Kamdem: The combination of online gaming and sports betting is an important tailwind expanding the revenue opportunity for both the operators and the REITs. My colleague covering the gaming operators recently raised our online gaming revenue forecasts by $300-$700 million for 2023-2025 estimates to reflect stronger spending trends in key states such as New Jersey, Michigan, and Pennsylvania.

Darling: The proliferation of iGaming remains in the early innings, with a multitude of operators making significant investments to gain market share. A common, and intuitive, suspicion is that growth in iGaming will come at the expense of traditional casinos, thereby reducing the viability of brick and mortar operations over time. To date, this has yet to visibly occur.

On the other hand, it’s conceivable that iGaming lures new users into the gaming ecosystem. Further, to the extent that iGaming operations flourish over time, this may serve to bolster the creditworthiness of gaming REIT tenants. It’s also worth noting that many states require gaming operators to have land-based casino licenses to operate online, which places increased importance on physical locations. Overall, Green Street expects iGaming to be complimentary to existing casino operations.

Jonas: While iGaming is currently limited to just six states, those states have generally seen slower land-based casino revenue growth than states without iGaming. Still, it may be too soon to understand the full impact and in fact iGaming appears to be net additive for the many omni-channel operators offering both digital and land-based gaming. We see destination gaming as more resilient against iGaming cannibalization, as Las Vegas casinos provide a different level of experience than on a smart phone.

Are there other topics or trends connected to gaming real estate that you are watching?

Jonas: We are paying close attention to refinancing risks, as large tranches of debt are coming due through 2025. We think this could be a double-edged sword for gaming REITs, as they will need to refinance their own debt at unfavorable rates. However, we think this could also present an opportunity as operators might have more incentive to deleverage through sale-leasebacks as a cheaper alternative to traditional refinancing.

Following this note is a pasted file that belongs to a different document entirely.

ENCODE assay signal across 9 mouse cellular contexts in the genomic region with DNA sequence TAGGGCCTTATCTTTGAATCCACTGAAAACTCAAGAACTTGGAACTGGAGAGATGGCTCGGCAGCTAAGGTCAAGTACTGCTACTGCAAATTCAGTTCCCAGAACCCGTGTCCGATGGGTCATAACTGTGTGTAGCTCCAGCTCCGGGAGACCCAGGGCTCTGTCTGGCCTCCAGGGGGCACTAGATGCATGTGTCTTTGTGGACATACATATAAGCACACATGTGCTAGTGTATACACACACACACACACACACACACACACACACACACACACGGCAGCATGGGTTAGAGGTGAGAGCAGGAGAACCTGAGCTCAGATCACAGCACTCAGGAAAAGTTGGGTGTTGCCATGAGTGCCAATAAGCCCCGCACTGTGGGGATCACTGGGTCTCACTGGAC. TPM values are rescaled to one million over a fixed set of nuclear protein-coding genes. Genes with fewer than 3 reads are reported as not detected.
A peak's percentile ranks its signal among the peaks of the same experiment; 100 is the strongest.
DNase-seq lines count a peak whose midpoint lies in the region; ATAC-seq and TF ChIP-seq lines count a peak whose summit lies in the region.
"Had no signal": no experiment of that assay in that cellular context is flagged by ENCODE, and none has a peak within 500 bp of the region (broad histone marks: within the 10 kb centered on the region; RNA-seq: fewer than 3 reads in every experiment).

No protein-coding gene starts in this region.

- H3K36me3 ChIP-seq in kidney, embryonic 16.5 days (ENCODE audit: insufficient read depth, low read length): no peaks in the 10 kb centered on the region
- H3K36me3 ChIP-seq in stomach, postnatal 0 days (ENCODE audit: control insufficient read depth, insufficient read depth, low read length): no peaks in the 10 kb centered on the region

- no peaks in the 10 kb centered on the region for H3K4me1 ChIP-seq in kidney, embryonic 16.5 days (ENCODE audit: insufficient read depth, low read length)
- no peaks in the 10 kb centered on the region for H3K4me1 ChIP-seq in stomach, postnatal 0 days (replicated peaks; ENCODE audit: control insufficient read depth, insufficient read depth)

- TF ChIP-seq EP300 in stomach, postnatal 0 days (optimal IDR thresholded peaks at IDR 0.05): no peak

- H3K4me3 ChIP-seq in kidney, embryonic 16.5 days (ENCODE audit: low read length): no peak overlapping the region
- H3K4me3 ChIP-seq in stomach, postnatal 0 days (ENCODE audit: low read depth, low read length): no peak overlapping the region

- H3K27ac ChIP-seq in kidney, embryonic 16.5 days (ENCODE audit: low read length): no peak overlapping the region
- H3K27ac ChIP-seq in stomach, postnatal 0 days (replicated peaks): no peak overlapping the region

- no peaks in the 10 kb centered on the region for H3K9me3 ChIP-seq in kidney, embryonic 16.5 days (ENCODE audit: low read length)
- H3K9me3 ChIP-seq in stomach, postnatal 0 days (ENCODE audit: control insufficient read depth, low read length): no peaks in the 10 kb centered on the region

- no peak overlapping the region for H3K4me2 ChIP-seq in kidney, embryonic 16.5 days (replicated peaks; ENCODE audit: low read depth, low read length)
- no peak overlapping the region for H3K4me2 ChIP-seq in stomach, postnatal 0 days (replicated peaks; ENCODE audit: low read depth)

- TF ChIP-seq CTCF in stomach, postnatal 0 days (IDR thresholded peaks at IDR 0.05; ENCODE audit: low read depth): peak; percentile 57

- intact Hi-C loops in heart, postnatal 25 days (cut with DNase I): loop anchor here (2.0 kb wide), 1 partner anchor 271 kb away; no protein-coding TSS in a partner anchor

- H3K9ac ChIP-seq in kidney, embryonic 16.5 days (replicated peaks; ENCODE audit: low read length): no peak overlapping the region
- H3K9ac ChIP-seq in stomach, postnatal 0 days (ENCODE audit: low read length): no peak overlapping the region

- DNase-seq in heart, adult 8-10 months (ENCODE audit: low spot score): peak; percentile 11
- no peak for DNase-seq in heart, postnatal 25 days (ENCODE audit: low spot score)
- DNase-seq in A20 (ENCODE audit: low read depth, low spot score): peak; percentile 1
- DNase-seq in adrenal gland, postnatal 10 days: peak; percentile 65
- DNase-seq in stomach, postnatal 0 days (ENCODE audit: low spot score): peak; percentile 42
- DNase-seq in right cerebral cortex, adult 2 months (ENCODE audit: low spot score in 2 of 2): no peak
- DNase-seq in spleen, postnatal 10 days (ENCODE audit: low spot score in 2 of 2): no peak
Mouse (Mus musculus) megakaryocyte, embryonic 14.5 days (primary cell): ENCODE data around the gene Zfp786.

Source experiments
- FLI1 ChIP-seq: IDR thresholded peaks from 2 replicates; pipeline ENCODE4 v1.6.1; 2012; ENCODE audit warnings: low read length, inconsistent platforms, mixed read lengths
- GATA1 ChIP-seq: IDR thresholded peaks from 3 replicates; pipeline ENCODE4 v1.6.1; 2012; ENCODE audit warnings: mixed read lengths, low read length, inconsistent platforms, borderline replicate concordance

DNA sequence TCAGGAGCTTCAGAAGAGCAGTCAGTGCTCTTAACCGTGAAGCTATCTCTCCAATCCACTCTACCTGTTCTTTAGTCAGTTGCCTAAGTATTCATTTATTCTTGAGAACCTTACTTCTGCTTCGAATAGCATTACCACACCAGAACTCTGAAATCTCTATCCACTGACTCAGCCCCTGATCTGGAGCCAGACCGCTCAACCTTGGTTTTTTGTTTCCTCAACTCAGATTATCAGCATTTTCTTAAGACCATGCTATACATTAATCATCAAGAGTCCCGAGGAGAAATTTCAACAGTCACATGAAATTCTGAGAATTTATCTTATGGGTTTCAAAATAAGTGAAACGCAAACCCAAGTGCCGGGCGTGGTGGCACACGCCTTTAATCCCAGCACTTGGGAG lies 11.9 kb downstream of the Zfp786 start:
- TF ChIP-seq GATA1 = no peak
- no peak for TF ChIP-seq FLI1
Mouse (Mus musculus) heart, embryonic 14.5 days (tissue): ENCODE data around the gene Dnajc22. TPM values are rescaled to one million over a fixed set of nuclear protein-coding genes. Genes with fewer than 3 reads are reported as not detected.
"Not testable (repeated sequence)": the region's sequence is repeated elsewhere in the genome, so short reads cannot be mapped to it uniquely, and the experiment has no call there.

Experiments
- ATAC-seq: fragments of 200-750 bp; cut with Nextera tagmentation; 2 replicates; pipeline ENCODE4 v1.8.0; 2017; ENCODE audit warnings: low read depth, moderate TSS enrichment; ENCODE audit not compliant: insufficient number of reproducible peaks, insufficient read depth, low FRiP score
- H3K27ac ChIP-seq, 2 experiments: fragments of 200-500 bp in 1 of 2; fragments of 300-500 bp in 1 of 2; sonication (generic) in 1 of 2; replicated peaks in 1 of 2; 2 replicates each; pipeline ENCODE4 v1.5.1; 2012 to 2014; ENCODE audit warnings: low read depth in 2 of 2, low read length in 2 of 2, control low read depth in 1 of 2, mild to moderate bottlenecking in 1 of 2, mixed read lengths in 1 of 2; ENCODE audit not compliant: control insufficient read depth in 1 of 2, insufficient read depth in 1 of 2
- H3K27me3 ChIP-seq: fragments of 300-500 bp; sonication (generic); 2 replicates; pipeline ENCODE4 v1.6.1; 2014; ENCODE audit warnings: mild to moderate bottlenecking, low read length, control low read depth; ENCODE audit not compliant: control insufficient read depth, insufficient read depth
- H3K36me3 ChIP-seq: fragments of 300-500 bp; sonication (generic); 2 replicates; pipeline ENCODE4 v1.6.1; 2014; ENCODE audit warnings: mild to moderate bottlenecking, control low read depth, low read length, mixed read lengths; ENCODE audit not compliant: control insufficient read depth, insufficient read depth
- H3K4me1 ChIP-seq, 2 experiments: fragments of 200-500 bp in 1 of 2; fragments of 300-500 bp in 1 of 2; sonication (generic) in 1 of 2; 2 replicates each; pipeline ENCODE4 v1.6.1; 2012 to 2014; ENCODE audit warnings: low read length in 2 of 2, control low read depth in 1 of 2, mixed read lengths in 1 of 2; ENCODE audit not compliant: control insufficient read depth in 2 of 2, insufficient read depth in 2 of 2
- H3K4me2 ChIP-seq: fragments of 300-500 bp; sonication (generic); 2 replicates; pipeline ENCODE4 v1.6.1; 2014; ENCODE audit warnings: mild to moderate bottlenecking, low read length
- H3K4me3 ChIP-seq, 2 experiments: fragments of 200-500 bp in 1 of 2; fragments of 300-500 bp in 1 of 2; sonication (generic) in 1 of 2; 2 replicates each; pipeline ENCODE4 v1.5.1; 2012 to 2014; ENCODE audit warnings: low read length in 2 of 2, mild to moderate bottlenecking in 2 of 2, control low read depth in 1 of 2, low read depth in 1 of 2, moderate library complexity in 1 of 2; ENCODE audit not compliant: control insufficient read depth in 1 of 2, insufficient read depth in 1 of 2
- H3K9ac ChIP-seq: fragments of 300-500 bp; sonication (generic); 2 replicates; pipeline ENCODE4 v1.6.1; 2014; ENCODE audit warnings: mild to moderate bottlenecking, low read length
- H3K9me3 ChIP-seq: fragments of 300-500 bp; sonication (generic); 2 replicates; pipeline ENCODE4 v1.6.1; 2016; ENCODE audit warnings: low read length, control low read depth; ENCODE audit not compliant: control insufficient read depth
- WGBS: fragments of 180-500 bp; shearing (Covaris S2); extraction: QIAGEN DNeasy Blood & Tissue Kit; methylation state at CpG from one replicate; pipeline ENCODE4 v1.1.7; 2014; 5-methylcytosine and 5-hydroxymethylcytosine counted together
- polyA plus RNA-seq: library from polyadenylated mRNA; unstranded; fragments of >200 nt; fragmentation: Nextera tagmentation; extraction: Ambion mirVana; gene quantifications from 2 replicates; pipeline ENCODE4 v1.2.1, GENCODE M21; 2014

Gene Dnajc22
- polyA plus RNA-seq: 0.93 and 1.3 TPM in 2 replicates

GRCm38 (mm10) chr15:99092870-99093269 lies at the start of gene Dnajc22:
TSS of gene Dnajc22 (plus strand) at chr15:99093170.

We’re also paying close to attention to further diversification trends into non-gaming, as the pool for high quality gaming assets shrinks, albeit slowly and with plenty of runway remaining. VICI’s Canyon Ranch deal, while small, could become more material over time, and could be a good model for other wellness/experiential companies to emulate.

Darling: Gaming REITs control a significant percentage of institutional-quality commercial casinos in the U.S. Hence, there is only sporadic opportunity to grow externally within this segment. As a result, gaming REITs have broadened their horizons to international destinations as well as non-gaming, “experiential” real estate.

At surface-level, these opportunities appear attractive, but come with a different set of risks. Ultimately, it will take several years to prove the financial and strategic merits of venturing outside the domestic gaming industry.

Kamdem: The three key trends are: REITs are interested in providing capital across the capital structure so you may see more construction financing or preferred investments; the focus on gaming is expanding beyond the U.S. and you may start to see more investment in international markets such as Canada and Europe; REITs are also evolving to evaluate other experiential assets beyond gaming such as wellness resorts and spas.